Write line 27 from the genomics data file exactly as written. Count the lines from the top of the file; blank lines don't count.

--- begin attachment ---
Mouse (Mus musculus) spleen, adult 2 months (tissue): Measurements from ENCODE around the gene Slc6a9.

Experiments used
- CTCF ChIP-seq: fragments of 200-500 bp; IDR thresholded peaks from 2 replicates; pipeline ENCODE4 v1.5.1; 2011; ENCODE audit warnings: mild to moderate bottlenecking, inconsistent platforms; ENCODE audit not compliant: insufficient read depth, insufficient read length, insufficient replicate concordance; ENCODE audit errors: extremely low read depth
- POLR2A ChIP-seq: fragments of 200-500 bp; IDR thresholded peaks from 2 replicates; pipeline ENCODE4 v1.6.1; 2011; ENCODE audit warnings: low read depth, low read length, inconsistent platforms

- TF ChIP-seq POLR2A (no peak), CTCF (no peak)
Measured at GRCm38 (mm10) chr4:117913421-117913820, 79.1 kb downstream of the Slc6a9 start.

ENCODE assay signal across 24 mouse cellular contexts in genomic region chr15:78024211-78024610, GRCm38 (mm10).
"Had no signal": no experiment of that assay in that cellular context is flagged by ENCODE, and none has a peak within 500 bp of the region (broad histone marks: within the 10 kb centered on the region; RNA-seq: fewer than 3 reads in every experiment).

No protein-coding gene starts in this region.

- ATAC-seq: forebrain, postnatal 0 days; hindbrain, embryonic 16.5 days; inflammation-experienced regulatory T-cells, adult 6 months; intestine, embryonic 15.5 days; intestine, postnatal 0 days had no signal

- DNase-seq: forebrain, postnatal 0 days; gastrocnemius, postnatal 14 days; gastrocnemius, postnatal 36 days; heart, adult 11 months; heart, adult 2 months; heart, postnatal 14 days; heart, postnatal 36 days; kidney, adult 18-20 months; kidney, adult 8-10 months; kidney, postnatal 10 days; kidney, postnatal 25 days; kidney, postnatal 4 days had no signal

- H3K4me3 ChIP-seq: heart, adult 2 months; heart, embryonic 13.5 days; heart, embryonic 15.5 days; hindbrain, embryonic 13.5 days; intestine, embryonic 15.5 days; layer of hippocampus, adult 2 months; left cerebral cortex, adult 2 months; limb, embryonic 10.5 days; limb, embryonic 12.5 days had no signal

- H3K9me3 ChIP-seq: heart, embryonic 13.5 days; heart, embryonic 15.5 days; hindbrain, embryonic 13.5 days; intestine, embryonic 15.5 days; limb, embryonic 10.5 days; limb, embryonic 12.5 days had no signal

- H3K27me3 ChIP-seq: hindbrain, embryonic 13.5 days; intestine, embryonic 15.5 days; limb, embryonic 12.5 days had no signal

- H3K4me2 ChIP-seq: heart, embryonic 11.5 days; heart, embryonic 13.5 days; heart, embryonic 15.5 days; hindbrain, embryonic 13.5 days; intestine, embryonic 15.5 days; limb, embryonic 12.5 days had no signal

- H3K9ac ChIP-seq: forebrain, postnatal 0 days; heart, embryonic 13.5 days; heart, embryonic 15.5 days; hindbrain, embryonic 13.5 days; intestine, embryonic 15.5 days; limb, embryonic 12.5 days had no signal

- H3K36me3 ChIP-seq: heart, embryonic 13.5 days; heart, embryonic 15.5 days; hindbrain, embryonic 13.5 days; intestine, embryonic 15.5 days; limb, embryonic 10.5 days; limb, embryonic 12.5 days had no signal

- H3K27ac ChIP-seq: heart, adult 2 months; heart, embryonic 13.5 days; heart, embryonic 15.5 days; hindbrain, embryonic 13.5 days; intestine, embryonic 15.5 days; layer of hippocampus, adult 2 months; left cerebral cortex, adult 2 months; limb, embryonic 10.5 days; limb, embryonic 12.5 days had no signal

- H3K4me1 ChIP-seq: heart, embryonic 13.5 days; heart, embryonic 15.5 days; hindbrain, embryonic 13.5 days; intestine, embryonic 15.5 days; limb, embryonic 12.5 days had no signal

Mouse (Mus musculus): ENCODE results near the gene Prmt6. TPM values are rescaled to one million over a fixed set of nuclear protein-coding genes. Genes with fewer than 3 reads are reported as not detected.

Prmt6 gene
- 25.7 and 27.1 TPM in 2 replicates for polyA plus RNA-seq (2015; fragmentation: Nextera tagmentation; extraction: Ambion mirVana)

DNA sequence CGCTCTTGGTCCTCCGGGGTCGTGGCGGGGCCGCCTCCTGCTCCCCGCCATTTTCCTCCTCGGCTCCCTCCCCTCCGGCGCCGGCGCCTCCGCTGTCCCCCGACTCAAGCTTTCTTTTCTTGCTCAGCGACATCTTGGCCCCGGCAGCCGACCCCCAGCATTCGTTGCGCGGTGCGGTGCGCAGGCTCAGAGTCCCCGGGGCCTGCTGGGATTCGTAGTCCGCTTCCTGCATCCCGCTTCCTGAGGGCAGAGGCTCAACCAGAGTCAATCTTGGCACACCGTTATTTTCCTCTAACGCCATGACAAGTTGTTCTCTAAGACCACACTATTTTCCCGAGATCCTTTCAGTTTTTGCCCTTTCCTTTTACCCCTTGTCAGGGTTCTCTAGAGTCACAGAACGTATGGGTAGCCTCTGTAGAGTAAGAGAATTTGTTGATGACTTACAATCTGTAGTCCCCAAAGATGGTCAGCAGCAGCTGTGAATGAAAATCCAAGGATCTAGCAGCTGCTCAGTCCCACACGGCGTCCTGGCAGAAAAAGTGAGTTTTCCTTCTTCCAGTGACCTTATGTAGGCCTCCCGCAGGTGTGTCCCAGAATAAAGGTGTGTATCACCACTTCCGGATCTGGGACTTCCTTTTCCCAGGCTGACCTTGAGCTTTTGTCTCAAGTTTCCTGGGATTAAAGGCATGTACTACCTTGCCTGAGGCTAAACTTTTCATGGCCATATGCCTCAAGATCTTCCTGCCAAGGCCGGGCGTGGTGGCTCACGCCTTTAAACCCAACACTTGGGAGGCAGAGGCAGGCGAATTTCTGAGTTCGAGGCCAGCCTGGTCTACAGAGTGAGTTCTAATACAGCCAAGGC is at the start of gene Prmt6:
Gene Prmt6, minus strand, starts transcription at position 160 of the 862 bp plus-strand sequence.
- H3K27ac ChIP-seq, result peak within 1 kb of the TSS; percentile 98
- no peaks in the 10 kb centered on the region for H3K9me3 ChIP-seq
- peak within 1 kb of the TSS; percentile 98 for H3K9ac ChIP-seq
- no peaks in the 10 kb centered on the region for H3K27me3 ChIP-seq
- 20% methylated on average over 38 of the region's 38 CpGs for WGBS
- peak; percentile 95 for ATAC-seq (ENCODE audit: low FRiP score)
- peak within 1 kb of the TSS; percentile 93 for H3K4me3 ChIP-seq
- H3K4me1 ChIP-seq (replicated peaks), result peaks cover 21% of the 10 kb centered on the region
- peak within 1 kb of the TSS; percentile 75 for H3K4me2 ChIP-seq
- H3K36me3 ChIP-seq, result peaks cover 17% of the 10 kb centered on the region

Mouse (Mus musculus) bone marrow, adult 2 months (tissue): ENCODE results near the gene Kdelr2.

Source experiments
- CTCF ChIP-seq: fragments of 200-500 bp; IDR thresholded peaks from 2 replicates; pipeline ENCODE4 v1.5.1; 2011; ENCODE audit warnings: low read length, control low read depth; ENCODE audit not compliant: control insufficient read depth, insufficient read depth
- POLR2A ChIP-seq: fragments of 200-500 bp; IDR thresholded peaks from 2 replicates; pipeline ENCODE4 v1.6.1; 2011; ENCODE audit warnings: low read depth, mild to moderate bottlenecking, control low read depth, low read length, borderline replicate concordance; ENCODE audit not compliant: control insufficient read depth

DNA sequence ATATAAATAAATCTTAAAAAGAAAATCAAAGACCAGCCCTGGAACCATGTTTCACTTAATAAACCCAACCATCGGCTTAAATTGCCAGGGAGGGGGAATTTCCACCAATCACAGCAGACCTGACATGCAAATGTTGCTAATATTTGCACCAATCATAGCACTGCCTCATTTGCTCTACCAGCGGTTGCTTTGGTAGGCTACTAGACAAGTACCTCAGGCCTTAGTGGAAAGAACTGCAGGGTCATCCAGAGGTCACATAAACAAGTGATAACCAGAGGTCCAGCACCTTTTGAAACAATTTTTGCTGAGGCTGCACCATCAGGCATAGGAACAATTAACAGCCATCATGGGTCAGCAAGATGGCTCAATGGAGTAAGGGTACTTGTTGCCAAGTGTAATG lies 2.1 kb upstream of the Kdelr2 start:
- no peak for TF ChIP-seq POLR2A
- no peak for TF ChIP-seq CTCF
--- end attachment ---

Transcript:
- peak within 1 kb of the TSS; percentile 98 for H3K9ac ChIP-seq